On Literary Blogs
(On December 9 2008, I delivered this address as a panelist for the Arts Matters Forum “A Passion For Reading”, hosted by Their Excellencies, Governor General Michaëlle Jean and Jean-Daniel Lafond in Ottawa, Ontario).
It is a myth that reading is a solitary activity. A myth perpetuated, perhaps, by the fact that reading tends to be quiet. But the act of reading is first a silent transaction between two people— the writer and the reader. A transaction not complete until the reader has imagined the writer’s words back into an idea.
But of course the transaction doesn’t end with two. The communal creatures we are, we go to extravagant lengths to extend that partnership— all of us gathered here now is a perfect example. And book clubs are another, as are the communities that spring up from independent bookstores, or people who write fan fiction, audiences that gather for author readings and signings, and those of us who always pick up the Book Reviews from the newspaper first thing.
But public displays of readers are even more common than you’d think— take public transport, for instance. In these difficult days for the books business— with sales down, readers in decline, apparently— I am heartened each time I get on a train or a bus to see a crowd of strangers spontaneously assembled, and so many of them reading.
I don’t care what they’re reading— particularly if they’re young, because as a child all I read were Archie comics. I don’t care if they’re reading a newspaper off the floor, a teen vampire novel, or a comprehensive history of codfish. These strangers reading alone together are the most encouraging sign for our civilization that I encounter every day.
Similar to a bus then is the internet, in that it takes all sorts, and you’re required to step over garbage. Busses are similar to the internet too because of the readers reading side-by-side, except that once in a while, on the internet, they actually put the book down and reach out for contact.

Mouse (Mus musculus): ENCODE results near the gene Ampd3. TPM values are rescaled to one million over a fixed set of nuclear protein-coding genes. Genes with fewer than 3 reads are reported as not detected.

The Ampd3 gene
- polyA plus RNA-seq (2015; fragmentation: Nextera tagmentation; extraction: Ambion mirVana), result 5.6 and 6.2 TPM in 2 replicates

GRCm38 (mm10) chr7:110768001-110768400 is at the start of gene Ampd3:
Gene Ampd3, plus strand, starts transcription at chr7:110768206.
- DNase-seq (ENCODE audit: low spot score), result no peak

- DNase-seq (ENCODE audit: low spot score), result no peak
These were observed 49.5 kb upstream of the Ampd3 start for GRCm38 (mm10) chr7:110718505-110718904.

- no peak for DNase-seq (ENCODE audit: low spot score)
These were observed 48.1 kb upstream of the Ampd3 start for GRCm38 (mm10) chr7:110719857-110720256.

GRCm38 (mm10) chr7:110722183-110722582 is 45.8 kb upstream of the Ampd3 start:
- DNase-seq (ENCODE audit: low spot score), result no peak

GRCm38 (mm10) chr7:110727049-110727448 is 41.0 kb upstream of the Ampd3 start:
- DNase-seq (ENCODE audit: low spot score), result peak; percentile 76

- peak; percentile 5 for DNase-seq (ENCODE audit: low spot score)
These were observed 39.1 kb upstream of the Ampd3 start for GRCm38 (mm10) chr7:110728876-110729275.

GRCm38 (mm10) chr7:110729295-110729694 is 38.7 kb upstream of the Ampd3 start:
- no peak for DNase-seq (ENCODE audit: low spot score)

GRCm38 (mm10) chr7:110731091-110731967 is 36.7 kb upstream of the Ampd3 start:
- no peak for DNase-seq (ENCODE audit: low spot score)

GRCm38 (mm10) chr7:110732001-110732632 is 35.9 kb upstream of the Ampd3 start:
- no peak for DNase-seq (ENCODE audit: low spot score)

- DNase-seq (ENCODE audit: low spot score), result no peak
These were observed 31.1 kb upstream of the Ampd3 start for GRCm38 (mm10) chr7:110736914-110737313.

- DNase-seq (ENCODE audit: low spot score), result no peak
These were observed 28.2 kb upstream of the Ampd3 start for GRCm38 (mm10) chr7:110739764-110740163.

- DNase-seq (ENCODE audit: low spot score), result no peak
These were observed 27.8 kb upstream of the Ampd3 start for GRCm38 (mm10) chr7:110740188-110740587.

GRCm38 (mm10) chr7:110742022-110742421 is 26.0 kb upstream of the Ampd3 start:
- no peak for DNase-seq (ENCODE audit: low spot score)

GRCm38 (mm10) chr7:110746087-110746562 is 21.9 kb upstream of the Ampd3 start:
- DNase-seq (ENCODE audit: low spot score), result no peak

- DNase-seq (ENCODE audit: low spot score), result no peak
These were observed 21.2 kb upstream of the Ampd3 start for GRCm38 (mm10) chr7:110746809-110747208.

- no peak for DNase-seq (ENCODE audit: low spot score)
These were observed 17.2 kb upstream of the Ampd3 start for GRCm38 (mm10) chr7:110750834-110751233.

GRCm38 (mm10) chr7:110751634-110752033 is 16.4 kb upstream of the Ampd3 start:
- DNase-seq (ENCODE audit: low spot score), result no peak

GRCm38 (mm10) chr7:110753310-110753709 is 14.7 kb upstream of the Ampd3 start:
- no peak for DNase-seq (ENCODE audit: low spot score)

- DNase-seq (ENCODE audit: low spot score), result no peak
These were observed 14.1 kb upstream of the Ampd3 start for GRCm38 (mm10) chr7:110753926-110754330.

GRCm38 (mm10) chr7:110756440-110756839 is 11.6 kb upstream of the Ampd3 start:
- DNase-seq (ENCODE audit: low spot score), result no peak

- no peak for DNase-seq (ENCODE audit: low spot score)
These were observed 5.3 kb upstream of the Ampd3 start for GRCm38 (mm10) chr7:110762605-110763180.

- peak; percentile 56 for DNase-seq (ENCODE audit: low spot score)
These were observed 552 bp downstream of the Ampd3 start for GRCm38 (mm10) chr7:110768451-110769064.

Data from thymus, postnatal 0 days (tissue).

Now most normal people don’t follow the internet phenomenon that is the literary blog. Most normal people aren’t so interested in literary gossip and bookish feuds and scandals, swapping reviews, and celebrating the best books published yesterday, or years ago. They might think it strange that other people spend this much time thinking about books, writing about books, and doing it all for fun.
When I started blogging about books, it was out of a desire to be better engaged with my reading. But why a blog? Why didn’t I just content myself with a notebook and a pen? Of course, I was looking for community too. Other books blog had inspired me, and I liked that somebody might notice what I had to say.
Eventually, after I’d started writing shortish, informal book reviews, not professing to any authority beyond that of the common reader, publishers began paying attention. Bloggers have become essential marketing tools in recent years, so they started offering to send me books. And while I was initially wary of becoming an essential marketing tool, I’ve maintained my autonomy— I don’t read books I don’t want to read, and I only review the ones I care about enough to do so. I still make a point of buying a lot of books too, and I like that I can do my part in promoting the ones I like best.
I soon found, however, that the more I was thinking about books and writing about books, the more I had to say. Responding to literary current events, exploring bizarre connections between books I just happened to be reading, my own bookish ramblings— about cataloguing, marginalia, rereadings, about the two dollar bill I found inside The Robber Bride. I’ve started doing author interviews, which can be like having a direct line to God. And I still write reviews, of course— the pile of books at my bedside lives on the verge of toppling over.